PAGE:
In Ferguson, minority outrage at police mistreatment has intersected with the libertarian critique of state power in a way that has brought the concerns of both groups to a national audience.
It just boggles my mind that we do not have an accurate and reliable way to know how often the arm of the government kills us.
Given case precedence, the eyewitness testimonies of Crenshaw, Mitchell and Johnson will not be enough to convict Officer Wilson of any wrongdoing. If that’s even the right outcome.
There is no systematic accountability for officer wrongdoing, our culture too often defers them the benefit of the doubt and as such, we’ve lost sight of the community policing model in favor of police militarization, all of which is built upon the fear-mongering that an officer’s job is uniquely dangerous when it’s not.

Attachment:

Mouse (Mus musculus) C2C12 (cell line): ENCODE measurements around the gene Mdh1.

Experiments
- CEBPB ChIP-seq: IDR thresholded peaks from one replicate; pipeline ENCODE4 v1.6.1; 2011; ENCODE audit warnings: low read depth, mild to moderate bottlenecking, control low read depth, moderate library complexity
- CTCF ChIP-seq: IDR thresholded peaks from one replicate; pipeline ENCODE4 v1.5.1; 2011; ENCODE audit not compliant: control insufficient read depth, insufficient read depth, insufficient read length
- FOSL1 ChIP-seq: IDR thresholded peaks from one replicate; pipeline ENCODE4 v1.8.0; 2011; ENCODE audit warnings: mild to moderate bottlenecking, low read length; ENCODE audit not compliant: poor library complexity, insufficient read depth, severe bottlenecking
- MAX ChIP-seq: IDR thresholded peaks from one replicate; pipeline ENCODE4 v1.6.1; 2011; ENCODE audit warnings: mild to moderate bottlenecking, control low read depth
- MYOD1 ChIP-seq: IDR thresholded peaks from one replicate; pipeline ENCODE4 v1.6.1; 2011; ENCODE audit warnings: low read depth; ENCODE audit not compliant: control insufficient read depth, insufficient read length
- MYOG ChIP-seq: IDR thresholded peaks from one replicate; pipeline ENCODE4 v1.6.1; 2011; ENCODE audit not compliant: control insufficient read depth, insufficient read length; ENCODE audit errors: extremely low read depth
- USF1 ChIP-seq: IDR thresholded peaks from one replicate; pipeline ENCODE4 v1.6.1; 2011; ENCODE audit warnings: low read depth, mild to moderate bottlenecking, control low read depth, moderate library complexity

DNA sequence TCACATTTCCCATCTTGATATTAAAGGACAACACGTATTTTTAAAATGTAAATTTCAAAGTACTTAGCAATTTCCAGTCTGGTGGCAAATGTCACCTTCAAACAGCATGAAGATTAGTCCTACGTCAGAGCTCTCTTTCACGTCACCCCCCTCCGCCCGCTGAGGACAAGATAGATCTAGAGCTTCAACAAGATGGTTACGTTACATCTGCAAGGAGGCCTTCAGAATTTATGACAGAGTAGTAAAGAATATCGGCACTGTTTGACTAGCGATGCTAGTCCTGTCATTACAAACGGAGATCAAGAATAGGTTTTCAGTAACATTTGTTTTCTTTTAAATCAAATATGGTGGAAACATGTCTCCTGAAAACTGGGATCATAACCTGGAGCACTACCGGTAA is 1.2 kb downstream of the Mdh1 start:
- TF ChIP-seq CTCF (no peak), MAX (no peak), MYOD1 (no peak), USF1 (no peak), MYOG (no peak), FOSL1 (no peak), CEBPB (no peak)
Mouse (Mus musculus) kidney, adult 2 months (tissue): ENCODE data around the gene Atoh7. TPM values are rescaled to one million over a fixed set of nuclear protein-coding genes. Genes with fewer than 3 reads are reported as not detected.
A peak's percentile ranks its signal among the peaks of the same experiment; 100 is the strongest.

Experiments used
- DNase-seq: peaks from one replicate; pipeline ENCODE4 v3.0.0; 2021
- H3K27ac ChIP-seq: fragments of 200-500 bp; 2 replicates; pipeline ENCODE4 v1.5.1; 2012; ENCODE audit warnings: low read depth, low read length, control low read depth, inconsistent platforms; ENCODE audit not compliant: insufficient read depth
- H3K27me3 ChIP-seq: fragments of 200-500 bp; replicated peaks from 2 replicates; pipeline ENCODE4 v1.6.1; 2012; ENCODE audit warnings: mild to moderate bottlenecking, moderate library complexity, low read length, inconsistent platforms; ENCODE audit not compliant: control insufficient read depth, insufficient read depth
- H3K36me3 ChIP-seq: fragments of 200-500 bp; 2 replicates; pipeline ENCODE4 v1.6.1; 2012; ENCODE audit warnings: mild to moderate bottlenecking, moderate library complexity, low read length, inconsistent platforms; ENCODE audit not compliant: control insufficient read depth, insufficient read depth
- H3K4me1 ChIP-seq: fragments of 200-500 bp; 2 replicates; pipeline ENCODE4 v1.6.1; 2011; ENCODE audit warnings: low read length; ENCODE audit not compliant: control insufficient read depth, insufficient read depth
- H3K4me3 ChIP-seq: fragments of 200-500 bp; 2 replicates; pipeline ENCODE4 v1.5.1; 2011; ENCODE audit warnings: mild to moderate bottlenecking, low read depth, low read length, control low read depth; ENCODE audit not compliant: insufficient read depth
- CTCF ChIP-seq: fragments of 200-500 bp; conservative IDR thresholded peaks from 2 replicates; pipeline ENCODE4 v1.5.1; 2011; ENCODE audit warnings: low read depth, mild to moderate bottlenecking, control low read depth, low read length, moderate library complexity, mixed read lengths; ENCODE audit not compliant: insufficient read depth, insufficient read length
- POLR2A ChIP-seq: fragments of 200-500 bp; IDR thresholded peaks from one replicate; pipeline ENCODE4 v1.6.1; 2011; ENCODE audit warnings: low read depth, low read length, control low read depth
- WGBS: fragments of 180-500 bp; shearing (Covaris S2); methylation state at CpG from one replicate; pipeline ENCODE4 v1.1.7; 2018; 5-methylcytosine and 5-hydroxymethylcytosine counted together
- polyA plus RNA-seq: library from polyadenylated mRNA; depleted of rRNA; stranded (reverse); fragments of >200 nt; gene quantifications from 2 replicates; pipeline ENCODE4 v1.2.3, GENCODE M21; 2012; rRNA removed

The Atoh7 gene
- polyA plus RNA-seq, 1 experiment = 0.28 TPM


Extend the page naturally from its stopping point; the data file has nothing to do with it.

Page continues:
“We don’t need these antagonizers out here,” said protester Jerrell Bourrage, who earlier grabbed one of the bottle-hurling demonstrators and told him to stop.
“Libertarians have concrete policy proposals to protect against such ills. One needn’t embrace their entire philosophy to see the wisdom in them.”
84 percent of police officers report that they’ve seen colleagues use excessive force on civilians, and 61 percent admit they don’t always report “even serious criminal violations that involve abuse of authority by fellow officers.”
An unarmed black teenager, Michael Brown, was killed because he was walking down the street with another friend. Jaywalking. If I'm walking down that street with a friend, am I going to be accosted? Probably not.